Also, do what you can to normalize the feeling. “We have a tendency to treat boredom as a sign of distress, or a sort of call for help,” Dr. Hurley said. “It is uncomfortable, but it’s not necessarily negative.”

Boredom offers children an opportunity to experiment with the kinds of pursuits that feel fulfilling and interesting to them, Dr. Westgate said.

For example, if you let your kids loose in the backyard, they may feel bored initially, she said. But they can learn to prevent that feeling, or resolve it, by finding activities that feel meaningful to them, whether that’s counting bugs, playing with a ball or drawing with sidewalk chalk. If parents don’t allow for free, imaginative play, children may never discover their innate love of nature, sports or art, or even the pleasure they can find in simply relaxing or playing.

“Being able to identify and develop those sources of meaning is a really critical skill to have lifelong,” Dr. Westgate said.

Parents sometimes fear boredom, and the havoc it can wreak around the house, Dr. Hurley said. But free time carves out room for discovery. Dr. Hurley recommends looking at your child’s weekly schedule and asking: “Is there something we can take away, and just call it ‘quiet downtime’?”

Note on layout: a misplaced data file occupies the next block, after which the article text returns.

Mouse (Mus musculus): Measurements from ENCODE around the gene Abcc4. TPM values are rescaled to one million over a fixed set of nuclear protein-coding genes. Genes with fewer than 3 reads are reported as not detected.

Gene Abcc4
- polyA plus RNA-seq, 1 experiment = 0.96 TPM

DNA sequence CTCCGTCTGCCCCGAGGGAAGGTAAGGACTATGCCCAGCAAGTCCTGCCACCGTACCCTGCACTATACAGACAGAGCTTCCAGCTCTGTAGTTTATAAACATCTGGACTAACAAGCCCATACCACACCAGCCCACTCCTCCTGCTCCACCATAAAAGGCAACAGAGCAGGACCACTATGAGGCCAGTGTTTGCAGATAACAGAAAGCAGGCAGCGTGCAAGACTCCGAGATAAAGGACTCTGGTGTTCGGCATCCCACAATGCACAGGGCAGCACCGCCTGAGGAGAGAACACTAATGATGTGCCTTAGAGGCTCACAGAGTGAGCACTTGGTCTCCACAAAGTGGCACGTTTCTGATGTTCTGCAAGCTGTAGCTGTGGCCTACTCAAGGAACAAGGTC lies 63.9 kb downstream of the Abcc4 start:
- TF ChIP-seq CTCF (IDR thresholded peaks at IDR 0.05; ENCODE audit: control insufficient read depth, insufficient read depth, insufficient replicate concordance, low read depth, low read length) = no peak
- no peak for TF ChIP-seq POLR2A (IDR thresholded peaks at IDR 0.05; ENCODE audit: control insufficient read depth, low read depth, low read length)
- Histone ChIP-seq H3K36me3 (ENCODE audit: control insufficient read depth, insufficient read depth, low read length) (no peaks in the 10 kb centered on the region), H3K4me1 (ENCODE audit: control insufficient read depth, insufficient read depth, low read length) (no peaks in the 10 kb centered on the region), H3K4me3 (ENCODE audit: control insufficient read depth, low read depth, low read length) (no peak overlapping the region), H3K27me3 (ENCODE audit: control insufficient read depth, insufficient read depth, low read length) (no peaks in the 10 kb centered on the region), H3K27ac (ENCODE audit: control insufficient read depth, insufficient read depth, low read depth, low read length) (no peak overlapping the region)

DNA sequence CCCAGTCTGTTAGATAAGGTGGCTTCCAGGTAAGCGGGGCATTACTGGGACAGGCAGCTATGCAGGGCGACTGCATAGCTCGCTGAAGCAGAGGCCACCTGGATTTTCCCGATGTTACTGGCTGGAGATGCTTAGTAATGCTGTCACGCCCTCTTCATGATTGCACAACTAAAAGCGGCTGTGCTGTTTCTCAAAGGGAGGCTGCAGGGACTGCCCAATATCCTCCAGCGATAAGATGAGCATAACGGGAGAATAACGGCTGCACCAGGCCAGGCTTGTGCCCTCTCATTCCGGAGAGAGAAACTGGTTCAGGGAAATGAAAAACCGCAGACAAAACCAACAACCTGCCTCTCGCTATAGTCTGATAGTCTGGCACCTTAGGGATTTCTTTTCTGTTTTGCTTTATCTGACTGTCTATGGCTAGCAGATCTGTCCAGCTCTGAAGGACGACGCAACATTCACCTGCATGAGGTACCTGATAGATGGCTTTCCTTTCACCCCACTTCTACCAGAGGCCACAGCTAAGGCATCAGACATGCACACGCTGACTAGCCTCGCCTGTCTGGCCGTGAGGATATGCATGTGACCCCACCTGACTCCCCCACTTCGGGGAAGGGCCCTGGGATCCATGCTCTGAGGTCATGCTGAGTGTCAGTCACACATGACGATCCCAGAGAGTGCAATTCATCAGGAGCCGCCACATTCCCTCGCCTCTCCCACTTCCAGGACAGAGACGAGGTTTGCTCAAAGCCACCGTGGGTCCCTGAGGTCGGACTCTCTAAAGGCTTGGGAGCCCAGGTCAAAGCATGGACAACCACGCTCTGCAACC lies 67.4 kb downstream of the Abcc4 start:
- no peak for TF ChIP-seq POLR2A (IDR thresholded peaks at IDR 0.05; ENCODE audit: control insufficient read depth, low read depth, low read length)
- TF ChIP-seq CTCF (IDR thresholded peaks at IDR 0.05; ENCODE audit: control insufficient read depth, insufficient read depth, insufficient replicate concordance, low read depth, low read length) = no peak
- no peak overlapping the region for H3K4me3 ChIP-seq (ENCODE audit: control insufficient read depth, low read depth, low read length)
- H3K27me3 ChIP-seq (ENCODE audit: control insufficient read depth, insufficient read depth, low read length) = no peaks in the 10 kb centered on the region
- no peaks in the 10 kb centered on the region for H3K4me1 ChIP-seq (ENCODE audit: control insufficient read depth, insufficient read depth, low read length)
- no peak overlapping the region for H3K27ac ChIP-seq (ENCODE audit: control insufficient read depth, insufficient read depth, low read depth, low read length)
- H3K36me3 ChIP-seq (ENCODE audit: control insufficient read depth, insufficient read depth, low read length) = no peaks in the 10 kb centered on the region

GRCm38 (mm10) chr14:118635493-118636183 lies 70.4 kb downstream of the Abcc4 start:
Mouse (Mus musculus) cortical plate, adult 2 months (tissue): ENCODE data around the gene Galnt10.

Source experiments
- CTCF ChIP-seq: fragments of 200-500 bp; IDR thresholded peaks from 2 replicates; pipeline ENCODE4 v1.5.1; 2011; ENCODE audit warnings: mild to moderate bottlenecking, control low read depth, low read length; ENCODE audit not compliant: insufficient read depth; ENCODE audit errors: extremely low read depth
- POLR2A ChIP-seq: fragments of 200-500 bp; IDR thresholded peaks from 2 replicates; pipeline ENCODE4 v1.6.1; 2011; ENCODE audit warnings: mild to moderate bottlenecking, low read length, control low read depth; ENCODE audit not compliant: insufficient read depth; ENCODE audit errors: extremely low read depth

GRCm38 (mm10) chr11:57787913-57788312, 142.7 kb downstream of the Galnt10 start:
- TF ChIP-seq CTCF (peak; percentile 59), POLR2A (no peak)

But parents should not expect kids to instinctively know what might feel meaningful to them. Instead, parents should remind their children of things they are interested in or care about, Dr. Westgate said.

“It’s the difference between leaving the child in a room with absolutely nothing to do,” she said, versus “bringing them into a room that you know has books and puzzles — things that would be meaningful to your kid — and that would be a good fit for them.” (She also noted that research has shown that without positive outlets, people can be more inclined to engage in harmful behaviors.)

Dr. Hurley said that kids aged 5 and under need a specific menu of “boredom busters,” or questions like: Do you want to play with Legos? Do you want to play with Play-Doh? Do you want to go outside? Parents often feel pressure to get down on the floor and play with young children every time the children are feeling bored, she said, but that can keep children from learning how capable they are of stepping into their imaginations.

With slightly older children, Dr. Hurley said she might say something like, “Take a walk around the house and come up with three ideas, and get back to me.” Once kids shift from a state of boredom to positive action, “it opens up creativity, problem solving and all kinds of academic learning skills.”

Phones and devices require little effort, Dr. Westgate noted, so children and adults often turn to them as a way to soothe feelings of boredom.

“With kids, it makes complete sense that they ask for screens when they’re bored, but that doesn’t mean, obviously, that is what’s best for them in that situation,” she said.